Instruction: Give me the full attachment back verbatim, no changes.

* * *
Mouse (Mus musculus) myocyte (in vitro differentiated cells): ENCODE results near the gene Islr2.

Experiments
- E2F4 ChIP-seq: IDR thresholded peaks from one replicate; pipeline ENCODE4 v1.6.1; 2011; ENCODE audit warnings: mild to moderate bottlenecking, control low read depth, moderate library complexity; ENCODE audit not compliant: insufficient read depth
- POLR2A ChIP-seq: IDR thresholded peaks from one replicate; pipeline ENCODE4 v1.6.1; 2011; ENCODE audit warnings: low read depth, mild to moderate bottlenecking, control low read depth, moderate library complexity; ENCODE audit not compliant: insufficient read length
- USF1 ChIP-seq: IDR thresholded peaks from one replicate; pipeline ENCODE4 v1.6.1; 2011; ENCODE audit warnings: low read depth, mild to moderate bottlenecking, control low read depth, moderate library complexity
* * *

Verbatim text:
Mouse (Mus musculus) myocyte (in vitro differentiated cells): ENCODE results near the gene Islr2.

Experiments
- E2F4 ChIP-seq: IDR thresholded peaks from one replicate; pipeline ENCODE4 v1.6.1; 2011; ENCODE audit warnings: mild to moderate bottlenecking, control low read depth, moderate library complexity; ENCODE audit not compliant: insufficient read depth
- POLR2A ChIP-seq: IDR thresholded peaks from one replicate; pipeline ENCODE4 v1.6.1; 2011; ENCODE audit warnings: low read depth, mild to moderate bottlenecking, control low read depth, moderate library complexity; ENCODE audit not compliant: insufficient read length
- USF1 ChIP-seq: IDR thresholded peaks from one replicate; pipeline ENCODE4 v1.6.1; 2011; ENCODE audit warnings: low read depth, mild to moderate bottlenecking, control low read depth, moderate library complexity